StopAsync method can be implemented as follows:
Creating the JobBuilders and TriggerBuilders
Now we can create the Interfaces and Classes for our Jobs, which are Daily, Weekly, and Monthly. To do so, create a new folder called Helpers and another folder called Interfaces inside. Below are the Interfaces you need to create.
Create a Custom Job Factory
To implement the Dependency Injection, we need to create our own custom job factory. Create a class inside the Helper folder as follows:
Implement the Job Builder Interfaces
Now it is time to implement our Daily, Weekly, and Monthly job builders.
We have configured separate classes for each of the jobs with the dependency
IHelperService injected via constructor. In the future, we should be able to write custom logic for each job here as they are in separate classes.
Before we start implementing this service let us configure the NLog now as we will be writing logs from this class.
To configure NLog, create a new configuration file
NLog.config and edit the content as shown:
Now, create a method
SetUpNLog() and add the codes as below:
Please make sure that you have already added a property
We can implement the
HelperService as follows with all the necessary private and public methods:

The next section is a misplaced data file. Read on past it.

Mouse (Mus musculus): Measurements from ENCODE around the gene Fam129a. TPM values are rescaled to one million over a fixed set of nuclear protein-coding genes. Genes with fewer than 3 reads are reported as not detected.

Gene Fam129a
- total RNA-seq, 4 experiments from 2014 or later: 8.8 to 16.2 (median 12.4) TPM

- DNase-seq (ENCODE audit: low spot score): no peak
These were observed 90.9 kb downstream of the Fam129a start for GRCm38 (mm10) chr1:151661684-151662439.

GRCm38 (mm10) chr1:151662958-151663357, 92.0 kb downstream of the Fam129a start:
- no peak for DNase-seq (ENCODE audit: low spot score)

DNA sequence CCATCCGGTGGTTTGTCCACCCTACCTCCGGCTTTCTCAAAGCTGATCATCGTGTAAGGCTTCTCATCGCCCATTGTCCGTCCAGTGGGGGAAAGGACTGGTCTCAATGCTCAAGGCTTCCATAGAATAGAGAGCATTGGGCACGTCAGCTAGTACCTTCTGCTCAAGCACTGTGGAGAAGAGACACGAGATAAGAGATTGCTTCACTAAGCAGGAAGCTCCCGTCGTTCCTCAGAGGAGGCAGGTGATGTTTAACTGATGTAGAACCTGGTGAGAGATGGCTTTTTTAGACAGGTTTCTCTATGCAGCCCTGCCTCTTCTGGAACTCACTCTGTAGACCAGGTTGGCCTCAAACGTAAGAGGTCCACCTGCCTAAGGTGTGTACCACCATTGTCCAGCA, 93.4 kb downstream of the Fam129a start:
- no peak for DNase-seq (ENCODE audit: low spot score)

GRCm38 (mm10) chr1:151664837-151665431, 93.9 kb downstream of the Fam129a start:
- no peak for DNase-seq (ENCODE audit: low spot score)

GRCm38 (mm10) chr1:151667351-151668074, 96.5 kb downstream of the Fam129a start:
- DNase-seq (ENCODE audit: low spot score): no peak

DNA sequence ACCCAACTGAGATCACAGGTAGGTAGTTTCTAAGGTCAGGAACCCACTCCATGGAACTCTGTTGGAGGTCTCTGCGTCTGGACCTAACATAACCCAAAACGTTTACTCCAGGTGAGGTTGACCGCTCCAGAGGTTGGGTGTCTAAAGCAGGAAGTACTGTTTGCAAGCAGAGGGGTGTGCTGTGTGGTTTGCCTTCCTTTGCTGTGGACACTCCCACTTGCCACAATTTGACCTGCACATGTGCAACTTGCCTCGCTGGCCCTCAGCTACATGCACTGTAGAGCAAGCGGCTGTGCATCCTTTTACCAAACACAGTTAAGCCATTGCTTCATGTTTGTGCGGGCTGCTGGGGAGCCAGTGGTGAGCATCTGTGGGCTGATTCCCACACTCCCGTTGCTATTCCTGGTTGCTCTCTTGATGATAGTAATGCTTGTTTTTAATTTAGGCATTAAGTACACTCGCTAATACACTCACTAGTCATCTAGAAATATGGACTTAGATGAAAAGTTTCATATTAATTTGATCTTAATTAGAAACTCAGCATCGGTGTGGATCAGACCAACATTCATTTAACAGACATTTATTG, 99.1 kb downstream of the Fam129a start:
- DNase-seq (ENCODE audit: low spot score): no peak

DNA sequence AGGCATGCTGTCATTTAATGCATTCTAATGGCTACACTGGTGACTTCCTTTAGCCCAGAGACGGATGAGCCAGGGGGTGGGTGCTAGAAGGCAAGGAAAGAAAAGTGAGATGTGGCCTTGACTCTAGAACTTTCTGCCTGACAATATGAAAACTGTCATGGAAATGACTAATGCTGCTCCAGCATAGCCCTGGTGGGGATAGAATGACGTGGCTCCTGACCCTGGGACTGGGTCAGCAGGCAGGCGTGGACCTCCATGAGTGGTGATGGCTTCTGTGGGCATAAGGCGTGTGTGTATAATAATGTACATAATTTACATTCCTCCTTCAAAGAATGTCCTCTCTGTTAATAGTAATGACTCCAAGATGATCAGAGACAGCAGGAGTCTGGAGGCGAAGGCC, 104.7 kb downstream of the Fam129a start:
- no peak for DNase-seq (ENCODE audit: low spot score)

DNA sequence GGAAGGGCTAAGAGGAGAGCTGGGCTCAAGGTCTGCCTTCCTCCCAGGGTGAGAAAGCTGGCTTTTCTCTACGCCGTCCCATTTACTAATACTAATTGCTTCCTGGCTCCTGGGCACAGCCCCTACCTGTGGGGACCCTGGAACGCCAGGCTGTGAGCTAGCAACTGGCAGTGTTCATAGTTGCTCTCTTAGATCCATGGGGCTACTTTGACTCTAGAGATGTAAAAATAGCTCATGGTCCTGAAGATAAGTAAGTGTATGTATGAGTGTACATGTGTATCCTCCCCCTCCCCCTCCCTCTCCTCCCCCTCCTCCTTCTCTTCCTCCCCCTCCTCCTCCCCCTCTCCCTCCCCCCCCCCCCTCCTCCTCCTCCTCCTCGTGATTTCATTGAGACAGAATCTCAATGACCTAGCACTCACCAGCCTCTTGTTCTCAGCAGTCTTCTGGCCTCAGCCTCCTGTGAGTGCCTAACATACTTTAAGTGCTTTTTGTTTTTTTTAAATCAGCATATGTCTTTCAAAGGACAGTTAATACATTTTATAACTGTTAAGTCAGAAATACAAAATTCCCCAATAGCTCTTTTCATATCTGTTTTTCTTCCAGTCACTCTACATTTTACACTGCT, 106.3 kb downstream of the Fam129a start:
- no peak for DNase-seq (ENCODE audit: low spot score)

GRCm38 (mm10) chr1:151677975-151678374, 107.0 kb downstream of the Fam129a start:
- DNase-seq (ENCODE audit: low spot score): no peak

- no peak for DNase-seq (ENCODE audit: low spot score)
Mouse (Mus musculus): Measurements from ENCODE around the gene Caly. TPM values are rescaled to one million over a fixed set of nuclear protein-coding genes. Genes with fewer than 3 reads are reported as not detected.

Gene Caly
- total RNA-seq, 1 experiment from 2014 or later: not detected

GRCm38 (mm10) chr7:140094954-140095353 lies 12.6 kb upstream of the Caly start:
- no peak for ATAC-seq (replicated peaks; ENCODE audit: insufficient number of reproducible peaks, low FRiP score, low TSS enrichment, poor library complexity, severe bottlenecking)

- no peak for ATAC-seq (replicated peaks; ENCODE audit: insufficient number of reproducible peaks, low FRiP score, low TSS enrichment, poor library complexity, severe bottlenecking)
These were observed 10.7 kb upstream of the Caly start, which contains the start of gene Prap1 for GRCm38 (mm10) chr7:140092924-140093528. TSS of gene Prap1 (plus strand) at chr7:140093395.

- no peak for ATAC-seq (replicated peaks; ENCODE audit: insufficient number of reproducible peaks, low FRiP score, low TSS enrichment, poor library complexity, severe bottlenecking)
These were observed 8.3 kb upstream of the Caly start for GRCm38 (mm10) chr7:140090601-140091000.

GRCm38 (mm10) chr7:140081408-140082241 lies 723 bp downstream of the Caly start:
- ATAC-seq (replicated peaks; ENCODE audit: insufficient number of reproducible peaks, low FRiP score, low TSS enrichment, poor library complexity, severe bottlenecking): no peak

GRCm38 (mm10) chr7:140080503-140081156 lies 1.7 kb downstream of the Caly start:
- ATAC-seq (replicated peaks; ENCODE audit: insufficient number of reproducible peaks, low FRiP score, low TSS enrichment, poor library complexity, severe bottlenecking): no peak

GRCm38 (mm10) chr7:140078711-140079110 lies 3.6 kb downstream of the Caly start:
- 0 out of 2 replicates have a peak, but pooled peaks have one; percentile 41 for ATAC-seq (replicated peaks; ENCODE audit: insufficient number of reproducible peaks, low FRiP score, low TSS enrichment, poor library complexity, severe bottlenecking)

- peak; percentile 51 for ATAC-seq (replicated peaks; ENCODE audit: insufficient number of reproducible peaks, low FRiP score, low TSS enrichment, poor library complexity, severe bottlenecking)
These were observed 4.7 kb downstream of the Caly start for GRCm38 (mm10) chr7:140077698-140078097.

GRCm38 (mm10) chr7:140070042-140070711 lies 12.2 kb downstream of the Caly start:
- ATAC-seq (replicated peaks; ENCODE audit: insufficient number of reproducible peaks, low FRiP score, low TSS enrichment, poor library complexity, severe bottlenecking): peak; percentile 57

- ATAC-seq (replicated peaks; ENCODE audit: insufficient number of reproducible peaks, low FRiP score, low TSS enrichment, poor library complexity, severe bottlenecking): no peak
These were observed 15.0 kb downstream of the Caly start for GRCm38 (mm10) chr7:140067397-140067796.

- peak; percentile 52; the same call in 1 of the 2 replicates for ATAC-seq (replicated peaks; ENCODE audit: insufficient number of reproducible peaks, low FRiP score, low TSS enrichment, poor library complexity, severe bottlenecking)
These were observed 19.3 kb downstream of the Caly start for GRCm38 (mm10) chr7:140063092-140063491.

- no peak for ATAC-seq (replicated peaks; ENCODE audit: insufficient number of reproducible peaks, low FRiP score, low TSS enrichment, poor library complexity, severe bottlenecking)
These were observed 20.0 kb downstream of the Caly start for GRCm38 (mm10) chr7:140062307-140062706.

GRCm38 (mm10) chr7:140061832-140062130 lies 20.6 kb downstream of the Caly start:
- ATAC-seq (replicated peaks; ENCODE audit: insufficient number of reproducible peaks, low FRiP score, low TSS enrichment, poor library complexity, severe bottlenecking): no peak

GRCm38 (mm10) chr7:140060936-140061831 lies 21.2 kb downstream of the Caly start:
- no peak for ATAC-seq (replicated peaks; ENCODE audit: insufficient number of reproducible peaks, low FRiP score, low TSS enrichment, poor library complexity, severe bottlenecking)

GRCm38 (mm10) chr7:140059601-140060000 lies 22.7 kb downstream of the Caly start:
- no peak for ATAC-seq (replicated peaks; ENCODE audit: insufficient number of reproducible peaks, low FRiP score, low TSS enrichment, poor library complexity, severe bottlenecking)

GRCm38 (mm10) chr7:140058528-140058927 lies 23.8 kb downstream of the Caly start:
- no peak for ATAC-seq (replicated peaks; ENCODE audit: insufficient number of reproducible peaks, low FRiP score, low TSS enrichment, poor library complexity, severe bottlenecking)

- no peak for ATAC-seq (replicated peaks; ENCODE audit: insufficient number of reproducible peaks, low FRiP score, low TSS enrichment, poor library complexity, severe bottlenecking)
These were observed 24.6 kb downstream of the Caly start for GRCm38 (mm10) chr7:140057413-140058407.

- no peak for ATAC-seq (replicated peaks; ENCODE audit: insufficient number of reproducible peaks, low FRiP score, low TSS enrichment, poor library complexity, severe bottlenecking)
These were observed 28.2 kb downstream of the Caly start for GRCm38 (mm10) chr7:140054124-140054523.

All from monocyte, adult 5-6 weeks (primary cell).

PerformService (string schedule) will be called for every schedule and it will make sure that the below tasks are performed.
- Zip the folder and save the file to a particular directory
- Upload the zipped file to the Azure blob storage
Here, the values of the variable and the blob storage container names are the same, either daily, weekly, or monthly. If you are not sure how to upload a blob to Azure storage account, I strongly recommend you read my article here.
Remember to set the values for the
FolderToZipLocation (where the location the file should be saved),
FolderFromZipLocation (from where the files should be taken), and
StorageConnectionString in the
Setting Up The Program
As you know, the
Program class is the start of our console application, now it is time to call our
BackupService from the
Program class. Let us edit the code of the
Program class seen below:
If we are running the application locally/debug, we are calling the extension method
RunConsoleAsync() or else we call our own custom extension method
RunTheServiceAsync(). The line
services.AddHostedService() is very important as this is where we register our
IHostedService, which is
BackupService. Below is the code for our extension method:
ServiceLifetime class is where we override the methods from the
ServiceBase class. The implementation is as follows:
Creating the Windows Service
As we have already created the Asp.Net Core console application, now it is time to create a windows service from it. Make sure that you had set the